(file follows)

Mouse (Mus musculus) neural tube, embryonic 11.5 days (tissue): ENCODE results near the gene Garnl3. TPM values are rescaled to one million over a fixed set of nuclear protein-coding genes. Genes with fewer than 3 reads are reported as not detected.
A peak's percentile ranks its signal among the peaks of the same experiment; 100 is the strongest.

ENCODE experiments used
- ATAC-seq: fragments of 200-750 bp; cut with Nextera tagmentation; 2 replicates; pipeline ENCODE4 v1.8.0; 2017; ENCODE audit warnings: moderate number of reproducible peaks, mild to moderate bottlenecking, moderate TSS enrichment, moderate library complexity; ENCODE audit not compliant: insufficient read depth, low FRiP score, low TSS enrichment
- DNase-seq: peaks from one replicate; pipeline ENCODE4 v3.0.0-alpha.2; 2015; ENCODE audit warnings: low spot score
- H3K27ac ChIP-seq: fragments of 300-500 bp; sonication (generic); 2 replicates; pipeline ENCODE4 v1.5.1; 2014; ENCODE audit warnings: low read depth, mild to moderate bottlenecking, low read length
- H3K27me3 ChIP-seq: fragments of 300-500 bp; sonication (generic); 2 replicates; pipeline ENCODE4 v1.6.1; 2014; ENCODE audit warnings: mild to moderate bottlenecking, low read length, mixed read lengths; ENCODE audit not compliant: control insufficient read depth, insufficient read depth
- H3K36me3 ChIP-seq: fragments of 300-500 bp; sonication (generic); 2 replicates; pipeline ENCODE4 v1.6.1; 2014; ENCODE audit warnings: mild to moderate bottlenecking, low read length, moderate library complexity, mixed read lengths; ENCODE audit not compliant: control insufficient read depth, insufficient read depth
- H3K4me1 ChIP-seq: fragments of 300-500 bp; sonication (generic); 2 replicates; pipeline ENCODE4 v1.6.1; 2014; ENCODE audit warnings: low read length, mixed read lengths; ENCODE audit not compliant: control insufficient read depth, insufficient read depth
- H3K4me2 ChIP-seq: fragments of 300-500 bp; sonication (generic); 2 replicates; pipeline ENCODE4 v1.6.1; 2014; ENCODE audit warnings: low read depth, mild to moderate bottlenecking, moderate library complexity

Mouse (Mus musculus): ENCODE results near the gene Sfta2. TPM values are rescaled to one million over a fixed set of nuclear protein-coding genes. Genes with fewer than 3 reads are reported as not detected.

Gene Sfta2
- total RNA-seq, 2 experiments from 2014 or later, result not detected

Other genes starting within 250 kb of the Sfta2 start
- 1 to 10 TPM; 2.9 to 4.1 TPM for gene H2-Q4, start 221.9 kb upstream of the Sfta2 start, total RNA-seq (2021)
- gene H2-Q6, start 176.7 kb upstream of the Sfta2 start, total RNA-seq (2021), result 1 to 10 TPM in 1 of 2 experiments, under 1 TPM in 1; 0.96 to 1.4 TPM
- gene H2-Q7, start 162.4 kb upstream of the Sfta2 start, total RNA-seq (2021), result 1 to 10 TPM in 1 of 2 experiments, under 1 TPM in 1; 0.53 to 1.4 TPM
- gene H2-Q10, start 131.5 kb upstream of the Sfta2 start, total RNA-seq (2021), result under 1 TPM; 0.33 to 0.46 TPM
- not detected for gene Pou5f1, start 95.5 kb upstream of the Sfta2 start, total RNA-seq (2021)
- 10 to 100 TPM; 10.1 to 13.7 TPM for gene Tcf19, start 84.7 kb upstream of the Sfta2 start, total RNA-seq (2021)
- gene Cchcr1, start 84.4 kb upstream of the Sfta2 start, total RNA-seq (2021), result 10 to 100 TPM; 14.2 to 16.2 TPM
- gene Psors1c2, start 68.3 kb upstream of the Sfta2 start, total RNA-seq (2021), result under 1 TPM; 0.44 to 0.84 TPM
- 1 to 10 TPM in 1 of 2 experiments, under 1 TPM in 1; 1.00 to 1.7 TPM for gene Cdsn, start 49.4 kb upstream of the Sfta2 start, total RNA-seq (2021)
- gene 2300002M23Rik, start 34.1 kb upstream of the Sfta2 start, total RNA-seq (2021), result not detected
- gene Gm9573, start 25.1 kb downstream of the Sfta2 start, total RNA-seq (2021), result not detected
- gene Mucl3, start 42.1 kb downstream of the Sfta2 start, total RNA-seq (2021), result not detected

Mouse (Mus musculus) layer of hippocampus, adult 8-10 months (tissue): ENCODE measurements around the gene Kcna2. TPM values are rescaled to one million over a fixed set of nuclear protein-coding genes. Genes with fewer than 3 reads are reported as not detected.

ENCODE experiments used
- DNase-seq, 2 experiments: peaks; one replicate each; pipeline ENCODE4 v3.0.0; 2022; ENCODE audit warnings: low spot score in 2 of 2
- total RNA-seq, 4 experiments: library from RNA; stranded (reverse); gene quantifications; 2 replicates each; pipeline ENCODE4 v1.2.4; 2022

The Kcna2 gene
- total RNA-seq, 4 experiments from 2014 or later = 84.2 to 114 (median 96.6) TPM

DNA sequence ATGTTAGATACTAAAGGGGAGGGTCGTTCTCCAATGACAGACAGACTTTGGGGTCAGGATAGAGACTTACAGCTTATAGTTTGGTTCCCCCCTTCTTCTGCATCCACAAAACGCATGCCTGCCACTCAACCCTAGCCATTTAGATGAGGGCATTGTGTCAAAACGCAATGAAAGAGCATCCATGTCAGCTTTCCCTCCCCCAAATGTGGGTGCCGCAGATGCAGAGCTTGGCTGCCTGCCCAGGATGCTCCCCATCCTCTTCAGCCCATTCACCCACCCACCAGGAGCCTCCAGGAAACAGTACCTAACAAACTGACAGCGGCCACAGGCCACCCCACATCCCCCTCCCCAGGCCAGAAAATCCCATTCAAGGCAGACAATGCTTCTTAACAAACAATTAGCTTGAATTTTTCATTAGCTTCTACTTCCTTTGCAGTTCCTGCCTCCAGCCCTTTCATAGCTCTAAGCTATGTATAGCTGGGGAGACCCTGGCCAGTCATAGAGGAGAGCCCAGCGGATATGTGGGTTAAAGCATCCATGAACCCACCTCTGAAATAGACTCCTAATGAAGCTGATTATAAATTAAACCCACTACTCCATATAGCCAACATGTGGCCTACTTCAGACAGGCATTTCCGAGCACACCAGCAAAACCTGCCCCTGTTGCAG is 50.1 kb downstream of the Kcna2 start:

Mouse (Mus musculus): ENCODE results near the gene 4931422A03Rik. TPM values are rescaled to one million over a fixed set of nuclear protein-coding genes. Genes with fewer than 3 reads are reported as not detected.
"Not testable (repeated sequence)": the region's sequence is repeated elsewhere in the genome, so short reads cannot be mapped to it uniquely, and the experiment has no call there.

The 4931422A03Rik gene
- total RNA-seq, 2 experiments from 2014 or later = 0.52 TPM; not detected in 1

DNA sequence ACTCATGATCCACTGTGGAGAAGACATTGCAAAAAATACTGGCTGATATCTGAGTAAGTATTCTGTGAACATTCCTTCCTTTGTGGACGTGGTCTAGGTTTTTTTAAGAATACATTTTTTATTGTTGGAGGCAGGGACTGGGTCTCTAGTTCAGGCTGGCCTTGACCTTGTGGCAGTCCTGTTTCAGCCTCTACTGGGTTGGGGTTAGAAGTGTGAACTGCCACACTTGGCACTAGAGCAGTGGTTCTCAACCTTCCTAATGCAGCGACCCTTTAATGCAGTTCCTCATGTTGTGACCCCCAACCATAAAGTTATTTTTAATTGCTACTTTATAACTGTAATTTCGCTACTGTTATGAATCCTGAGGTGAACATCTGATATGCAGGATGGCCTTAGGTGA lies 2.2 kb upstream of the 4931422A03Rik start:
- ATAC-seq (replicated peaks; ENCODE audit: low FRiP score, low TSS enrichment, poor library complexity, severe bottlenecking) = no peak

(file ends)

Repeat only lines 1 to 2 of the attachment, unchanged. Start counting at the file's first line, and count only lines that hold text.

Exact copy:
Mouse (Mus musculus) neural tube, embryonic 11.5 days (tissue): ENCODE results near the gene Garnl3. TPM values are rescaled to one million over a fixed set of nuclear protein-coding genes. Genes with fewer than 3 reads are reported as not detected.
A peak's percentile ranks its signal among the peaks of the same experiment; 100 is the strongest.